ARE YOU READY FOR THE NEW OT RULE? DOL SAYS ITS FINAL RULE ON OVERTIME CHANGES WILL BE PUBLISHED IN JULY 2016
The U.S. Department of Labor (DOL) Solicitor of Labor M. Patricia Smith announced recently that the DOL’s Final Rule regarding the Fair Labor Standards Act (FLSA) White Collar Exemption Regulations will be published in July 2016, with an effective date of 60 days later. While at this point it is unclear whether the Final Rule will reflect the Proposed Rule, employers should be ready to comply with the rule as proposed last year.
What is the big deal about this proposal?
While the proposed rule contains many provisions, its affect on overtime eligibility is the most controversial. Under current law, an employer need only pay certain white collar employees $455 per week ($23,660 annually) to avoid paying overtime. The new proposal calls for an increase in the current minimum salary threshold to $970 per week ($50,440 annually), with automatic threshold increases thereafter. The DOL estimates that this change will affect nearly 5 million workers who currently are not eligible for overtime.
By way of example, in many industries (e.g, retail, fast food, gas stations) it is not uncommon for managers to earn annual salaries far below the proposed $50,440. If the rule becomes final, employers will need to either increase manager salaries or be prepared to pay overtime to those workers.
Where does the DOL get the authority to issue this proposal?
The DOL cannot create new law. The Fair Labor Standards Act (FLSA) is the law that guarantees minimum wage and overtime for certain workers. However, the FLSA, passed by Congress and signed into law by President Franklin D. Roosevelt in 1938, specifically gives the DOL the authority to “define and delimit” the terms of the FLSA that exempt certain workers from overtime pay. Since 1938, the DOL has updated the exempt salary level requirements 7 times, most recently in 2004.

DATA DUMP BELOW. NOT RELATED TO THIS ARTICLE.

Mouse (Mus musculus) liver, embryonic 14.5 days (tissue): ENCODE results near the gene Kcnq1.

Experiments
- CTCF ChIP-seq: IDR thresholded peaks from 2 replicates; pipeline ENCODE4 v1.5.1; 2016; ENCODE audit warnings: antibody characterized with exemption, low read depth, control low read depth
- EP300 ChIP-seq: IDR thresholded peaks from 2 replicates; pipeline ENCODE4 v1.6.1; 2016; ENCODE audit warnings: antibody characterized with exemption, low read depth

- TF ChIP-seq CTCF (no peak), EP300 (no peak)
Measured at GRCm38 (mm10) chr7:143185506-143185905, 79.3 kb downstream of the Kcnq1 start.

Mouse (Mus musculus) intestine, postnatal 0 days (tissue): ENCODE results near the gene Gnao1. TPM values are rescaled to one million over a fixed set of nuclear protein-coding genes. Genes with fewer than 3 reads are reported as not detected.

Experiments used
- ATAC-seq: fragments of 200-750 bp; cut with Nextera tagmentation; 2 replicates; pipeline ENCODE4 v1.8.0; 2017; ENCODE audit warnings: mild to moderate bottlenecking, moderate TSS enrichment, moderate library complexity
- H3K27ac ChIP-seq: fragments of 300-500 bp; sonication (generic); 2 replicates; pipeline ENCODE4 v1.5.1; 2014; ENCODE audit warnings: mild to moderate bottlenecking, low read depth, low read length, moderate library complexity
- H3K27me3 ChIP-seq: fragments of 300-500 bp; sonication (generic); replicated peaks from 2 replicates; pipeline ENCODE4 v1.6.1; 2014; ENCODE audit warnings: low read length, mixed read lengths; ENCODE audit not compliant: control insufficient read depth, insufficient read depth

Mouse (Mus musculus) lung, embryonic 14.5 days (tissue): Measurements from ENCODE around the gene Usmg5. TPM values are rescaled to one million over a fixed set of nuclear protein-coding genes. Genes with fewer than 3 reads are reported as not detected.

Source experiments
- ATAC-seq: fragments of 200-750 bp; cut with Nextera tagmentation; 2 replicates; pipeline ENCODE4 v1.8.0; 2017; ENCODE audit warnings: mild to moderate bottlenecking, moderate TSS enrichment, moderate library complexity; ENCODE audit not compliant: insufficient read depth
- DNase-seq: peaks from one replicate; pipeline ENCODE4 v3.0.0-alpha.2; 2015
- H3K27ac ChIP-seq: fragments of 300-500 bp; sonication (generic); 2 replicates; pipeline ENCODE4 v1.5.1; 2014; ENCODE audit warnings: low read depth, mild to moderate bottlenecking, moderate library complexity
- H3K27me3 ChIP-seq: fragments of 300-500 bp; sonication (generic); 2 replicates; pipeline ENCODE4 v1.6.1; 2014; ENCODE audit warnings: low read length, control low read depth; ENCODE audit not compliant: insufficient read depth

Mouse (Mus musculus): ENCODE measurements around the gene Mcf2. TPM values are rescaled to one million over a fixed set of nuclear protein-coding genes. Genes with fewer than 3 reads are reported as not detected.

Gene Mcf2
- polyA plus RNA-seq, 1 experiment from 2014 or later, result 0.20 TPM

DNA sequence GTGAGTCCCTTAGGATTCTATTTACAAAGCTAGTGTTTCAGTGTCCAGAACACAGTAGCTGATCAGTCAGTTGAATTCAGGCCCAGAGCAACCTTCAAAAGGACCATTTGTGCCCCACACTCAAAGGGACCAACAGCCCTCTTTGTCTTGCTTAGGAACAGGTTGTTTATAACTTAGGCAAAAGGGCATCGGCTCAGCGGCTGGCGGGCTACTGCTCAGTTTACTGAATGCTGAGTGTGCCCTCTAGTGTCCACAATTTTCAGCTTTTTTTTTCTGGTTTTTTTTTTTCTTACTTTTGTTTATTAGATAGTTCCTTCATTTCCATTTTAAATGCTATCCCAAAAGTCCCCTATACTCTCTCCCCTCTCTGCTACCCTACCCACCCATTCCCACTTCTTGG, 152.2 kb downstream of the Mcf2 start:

So, the DOL can change the rules however it wants regarding overtime?
Not quite. The DOL’s rulemaking authority is limited. After a rule becomes final, individuals and corporate entities may go to the courts to make a claim that a rule is unconstitutional, was made without following the notice‐and‐comment process, was arbitrary, or an abuse of discretion. In sum, the courts have the power to trump the DOL and invalidate a rule if the DOL goes beyond the authority delegated by the FLSA.
What should employers do now?
Now is a good time for employers to audit all positions to make sure employees are properly classified as exempt/non-exempt in accordance with current law. The widespread press about the proposed rule might cause employees to question whether they are currently eligible for overtime. For more information on how to make sure you are compliant with the FLSA, contact your favorite employment law attorney.
Sara J. Ackermann – Attorney @ Ruder Ware, L.L.S.C.
Special thanks to CWSHRM for providing this content.